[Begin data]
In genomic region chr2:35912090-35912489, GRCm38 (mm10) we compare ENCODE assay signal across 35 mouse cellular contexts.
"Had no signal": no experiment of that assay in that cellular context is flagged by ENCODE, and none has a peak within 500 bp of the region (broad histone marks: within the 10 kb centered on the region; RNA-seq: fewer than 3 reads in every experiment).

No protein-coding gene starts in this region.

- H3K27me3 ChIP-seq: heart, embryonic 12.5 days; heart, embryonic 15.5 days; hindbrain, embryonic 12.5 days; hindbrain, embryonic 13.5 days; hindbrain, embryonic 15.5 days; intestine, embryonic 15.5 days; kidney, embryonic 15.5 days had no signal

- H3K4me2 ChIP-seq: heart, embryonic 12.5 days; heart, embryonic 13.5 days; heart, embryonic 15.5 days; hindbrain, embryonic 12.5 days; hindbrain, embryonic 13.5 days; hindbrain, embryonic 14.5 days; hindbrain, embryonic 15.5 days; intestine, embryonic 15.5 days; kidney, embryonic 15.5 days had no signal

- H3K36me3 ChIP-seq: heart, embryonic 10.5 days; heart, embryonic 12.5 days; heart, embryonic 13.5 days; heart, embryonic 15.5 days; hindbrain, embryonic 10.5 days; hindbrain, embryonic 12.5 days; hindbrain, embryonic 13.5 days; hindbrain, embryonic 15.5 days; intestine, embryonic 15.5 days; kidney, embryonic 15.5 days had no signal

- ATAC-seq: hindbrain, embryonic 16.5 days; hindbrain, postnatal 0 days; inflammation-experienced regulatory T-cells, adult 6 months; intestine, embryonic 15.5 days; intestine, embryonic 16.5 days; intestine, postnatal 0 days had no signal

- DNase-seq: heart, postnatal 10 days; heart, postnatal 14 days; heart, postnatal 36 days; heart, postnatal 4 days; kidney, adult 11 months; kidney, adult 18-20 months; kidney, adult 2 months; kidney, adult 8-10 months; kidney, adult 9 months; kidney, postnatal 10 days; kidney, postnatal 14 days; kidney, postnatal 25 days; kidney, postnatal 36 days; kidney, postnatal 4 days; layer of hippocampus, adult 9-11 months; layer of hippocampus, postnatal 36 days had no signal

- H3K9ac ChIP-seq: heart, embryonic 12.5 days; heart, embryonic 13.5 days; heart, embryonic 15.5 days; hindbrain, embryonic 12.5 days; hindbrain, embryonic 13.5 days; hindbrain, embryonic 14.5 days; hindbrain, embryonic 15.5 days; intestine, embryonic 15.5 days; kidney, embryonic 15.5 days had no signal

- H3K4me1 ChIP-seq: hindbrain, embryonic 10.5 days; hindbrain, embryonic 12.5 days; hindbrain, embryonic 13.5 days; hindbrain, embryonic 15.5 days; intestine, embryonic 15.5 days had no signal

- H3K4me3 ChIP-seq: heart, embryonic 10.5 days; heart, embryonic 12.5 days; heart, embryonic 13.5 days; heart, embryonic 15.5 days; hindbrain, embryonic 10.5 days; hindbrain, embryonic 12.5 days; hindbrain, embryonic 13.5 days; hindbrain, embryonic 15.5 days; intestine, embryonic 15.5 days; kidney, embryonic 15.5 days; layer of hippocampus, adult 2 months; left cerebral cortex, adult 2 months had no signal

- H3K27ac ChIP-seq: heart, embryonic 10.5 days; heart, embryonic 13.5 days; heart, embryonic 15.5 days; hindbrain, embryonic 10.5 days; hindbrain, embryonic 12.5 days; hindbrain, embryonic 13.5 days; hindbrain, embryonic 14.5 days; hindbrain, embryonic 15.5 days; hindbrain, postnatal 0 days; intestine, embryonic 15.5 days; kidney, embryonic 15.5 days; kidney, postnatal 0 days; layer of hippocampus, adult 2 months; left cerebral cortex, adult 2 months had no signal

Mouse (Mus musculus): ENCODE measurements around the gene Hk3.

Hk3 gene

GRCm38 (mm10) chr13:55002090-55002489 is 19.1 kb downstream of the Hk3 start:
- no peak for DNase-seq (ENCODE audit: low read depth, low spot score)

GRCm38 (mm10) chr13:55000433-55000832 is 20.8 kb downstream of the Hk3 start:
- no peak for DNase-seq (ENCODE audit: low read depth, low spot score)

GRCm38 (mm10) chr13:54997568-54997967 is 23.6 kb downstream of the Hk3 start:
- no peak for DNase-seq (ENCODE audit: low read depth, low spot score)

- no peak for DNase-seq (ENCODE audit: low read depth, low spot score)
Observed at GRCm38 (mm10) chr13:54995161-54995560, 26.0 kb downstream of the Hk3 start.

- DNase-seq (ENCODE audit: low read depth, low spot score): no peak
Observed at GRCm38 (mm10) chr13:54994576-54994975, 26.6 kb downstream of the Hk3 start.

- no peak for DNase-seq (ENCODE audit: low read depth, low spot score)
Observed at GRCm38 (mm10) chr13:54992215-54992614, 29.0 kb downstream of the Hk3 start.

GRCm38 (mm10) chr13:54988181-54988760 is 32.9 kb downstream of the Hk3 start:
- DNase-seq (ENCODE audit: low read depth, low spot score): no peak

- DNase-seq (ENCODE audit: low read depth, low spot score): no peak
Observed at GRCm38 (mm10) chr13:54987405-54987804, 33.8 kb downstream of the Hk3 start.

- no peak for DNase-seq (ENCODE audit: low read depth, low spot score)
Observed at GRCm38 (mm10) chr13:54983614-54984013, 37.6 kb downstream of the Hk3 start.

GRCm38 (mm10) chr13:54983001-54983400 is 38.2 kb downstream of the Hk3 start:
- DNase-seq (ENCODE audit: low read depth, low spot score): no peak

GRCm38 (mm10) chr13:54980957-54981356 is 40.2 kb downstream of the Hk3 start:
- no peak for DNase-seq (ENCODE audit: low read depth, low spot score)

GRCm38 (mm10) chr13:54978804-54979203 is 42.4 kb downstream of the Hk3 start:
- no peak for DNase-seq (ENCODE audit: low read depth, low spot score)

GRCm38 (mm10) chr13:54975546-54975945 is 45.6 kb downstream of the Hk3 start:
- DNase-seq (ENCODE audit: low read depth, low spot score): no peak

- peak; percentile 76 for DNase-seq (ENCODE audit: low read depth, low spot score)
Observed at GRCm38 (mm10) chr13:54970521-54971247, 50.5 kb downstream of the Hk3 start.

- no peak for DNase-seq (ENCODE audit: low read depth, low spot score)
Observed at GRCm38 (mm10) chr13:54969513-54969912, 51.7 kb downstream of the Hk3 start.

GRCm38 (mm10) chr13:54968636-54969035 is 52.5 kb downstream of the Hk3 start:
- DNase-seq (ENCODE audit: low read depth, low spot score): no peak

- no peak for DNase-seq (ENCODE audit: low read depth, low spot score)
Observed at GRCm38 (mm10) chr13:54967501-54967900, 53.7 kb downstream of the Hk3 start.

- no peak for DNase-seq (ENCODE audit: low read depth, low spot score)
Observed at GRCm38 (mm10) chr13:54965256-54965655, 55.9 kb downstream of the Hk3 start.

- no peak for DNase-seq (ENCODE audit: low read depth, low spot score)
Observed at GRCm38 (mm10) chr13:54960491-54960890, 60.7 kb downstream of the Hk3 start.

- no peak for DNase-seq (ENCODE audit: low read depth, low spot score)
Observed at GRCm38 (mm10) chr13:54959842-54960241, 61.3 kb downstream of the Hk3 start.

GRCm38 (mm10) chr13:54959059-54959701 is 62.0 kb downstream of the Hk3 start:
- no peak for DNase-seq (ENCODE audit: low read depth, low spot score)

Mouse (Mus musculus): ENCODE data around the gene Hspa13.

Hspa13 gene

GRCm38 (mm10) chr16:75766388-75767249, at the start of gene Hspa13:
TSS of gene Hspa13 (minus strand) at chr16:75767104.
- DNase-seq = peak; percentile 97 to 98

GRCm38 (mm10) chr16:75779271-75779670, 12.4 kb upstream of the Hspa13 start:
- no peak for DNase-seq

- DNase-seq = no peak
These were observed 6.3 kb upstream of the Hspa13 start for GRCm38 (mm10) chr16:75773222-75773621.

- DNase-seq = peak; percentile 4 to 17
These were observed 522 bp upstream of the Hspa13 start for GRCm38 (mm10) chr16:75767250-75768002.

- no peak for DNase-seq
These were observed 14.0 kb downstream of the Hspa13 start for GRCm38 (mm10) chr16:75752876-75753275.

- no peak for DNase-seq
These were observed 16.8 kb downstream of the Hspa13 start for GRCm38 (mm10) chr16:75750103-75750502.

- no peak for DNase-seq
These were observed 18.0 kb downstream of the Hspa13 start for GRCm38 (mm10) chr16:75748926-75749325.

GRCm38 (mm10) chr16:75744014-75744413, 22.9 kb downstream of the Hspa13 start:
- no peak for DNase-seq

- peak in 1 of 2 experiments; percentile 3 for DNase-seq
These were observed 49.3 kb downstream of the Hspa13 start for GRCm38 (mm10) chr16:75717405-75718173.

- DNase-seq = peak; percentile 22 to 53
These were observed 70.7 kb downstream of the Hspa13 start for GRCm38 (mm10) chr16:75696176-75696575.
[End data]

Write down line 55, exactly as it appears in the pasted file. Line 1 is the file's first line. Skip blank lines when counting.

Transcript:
GRCm38 (mm10) chr13:54959059-54959701 is 62.0 kb downstream of the Hk3 start: